Objective Narration

Juan José Saer


Saer writing down his readings. If, as Saer said, criticism is a superior form of reading, then at its best it can provide masterful literary texts such as the ones that make up La narración-objeto (Objective Narration).

These reflections on literature, Cervantes, tango, Faulkner, Borges, Di Benedetto, Kafka, 'criollismo', Argentine poetry, Flaubert and Onetti -as well as his own work: La pesquisa (The Pursuit) and Las nubes (The Clouds)- exemplify Saer's perspicacious gaze and controversial vitality, but especially his critical spirit. In these essays, he invigorates with the range and value of his criticism: he argues that it is only with bad books that it cannot be applied because they don't stand up to the analysis and ethics involved in such an intellectual exercise. Each story is construction rather than discourse; the writer must confront the codes of ‘hegemonic' prose and undermine its conventional frameworks. Every great text transforms its reader, transfigures the world and breaks the silence as it forges new symbolic pacts.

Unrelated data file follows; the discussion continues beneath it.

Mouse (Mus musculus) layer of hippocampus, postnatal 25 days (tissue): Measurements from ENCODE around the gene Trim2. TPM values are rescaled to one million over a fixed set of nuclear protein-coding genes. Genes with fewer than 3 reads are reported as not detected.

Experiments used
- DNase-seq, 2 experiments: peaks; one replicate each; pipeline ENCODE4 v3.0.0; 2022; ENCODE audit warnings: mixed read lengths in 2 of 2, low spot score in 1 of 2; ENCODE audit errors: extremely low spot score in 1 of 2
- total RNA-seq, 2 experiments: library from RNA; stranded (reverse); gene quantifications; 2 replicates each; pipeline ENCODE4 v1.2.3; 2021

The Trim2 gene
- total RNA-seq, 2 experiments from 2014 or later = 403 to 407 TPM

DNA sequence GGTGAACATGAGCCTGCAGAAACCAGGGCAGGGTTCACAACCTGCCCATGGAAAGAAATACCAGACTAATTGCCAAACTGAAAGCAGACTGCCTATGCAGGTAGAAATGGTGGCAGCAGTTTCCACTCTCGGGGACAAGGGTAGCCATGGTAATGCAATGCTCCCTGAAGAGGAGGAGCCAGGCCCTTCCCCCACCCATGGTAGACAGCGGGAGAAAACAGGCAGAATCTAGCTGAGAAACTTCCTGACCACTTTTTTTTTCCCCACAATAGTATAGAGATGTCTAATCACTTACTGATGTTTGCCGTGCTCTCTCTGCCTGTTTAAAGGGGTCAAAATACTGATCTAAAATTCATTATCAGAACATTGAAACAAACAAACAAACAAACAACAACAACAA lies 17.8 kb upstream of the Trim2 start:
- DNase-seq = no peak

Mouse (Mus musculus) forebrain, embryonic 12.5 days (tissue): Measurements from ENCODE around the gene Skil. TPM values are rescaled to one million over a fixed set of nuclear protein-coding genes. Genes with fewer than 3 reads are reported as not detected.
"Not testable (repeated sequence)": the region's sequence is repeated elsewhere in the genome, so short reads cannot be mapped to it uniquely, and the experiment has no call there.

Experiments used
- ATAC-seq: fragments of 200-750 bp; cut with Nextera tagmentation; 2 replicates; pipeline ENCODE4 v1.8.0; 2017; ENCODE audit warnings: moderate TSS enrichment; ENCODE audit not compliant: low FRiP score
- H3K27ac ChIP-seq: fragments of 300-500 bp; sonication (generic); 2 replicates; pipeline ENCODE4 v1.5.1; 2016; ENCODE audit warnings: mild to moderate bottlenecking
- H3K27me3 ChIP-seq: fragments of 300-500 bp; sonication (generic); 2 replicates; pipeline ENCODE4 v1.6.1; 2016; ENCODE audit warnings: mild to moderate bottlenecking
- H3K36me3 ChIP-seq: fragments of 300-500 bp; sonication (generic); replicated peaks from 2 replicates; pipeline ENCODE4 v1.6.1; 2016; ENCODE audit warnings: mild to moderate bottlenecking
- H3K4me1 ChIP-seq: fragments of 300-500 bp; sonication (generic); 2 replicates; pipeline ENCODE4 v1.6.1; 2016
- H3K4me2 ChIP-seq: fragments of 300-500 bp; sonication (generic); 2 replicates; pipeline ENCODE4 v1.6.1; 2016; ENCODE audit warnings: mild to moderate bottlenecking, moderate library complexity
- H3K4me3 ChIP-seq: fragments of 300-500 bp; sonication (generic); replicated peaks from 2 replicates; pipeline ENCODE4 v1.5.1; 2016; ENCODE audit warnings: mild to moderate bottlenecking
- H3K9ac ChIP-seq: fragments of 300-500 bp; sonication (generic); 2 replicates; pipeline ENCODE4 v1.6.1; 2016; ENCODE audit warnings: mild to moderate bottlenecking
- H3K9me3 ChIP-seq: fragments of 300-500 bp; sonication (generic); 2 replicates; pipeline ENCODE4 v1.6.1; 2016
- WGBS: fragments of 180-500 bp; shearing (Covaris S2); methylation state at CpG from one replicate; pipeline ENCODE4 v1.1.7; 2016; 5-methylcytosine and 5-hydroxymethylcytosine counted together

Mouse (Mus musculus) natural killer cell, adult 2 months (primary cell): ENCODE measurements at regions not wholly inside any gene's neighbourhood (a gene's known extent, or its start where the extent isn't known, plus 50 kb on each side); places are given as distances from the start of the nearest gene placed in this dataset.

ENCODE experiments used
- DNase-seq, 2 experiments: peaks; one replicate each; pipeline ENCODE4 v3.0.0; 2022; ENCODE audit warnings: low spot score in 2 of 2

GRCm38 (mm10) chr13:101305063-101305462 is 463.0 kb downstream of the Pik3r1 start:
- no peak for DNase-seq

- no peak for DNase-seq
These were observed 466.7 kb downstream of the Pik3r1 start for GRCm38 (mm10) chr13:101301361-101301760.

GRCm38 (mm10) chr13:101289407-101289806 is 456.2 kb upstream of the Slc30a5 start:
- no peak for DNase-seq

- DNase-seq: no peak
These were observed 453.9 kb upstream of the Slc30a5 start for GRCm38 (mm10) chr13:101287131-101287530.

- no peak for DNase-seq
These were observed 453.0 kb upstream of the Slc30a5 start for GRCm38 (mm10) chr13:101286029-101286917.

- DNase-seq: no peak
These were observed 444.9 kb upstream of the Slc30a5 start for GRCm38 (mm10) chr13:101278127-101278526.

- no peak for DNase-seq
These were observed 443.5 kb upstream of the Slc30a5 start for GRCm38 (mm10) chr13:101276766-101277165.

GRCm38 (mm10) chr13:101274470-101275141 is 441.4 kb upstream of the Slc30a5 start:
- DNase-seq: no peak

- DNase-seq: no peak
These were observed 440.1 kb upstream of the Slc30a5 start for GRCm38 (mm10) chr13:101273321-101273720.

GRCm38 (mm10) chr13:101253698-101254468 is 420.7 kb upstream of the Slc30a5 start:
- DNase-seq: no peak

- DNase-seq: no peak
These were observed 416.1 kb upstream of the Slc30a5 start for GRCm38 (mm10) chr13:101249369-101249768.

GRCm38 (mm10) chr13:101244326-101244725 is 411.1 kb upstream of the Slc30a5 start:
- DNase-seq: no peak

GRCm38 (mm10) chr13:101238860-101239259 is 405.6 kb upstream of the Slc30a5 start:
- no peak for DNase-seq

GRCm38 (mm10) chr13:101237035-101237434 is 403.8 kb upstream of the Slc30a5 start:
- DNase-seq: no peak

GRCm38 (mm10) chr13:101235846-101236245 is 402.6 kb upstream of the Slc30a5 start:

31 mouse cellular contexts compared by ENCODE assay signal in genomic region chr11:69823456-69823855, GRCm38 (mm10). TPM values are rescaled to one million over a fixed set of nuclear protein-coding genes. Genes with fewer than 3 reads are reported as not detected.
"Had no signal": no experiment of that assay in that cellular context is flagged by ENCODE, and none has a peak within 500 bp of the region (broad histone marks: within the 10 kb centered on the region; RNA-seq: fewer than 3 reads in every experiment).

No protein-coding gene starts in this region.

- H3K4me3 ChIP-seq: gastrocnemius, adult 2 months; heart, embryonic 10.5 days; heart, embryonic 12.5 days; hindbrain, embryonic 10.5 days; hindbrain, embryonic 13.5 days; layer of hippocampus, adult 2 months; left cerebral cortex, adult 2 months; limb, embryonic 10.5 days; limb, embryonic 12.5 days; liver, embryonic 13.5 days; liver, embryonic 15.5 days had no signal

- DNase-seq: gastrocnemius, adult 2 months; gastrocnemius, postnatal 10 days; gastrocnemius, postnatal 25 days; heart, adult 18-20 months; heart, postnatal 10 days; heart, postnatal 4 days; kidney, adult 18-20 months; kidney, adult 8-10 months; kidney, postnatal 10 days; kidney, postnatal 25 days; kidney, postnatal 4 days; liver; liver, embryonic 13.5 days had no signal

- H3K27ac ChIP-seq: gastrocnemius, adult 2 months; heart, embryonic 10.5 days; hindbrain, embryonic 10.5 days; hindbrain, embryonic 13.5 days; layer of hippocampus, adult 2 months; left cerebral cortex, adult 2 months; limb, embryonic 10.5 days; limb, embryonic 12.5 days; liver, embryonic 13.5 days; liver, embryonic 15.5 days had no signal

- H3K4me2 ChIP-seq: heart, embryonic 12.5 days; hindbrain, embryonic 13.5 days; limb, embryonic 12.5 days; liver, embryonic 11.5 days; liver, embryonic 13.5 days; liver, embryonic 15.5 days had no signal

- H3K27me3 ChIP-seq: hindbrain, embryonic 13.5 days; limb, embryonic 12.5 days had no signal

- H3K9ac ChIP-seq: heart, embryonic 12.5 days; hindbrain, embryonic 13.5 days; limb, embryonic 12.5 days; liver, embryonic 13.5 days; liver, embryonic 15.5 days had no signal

With the persistent lucidity of La narración-objeto, Saer reveals his personal position on art, breaking down prejudices about what writing fiction is and should be, helping us to see that "creation is joy, but also a weapon and consolation." 


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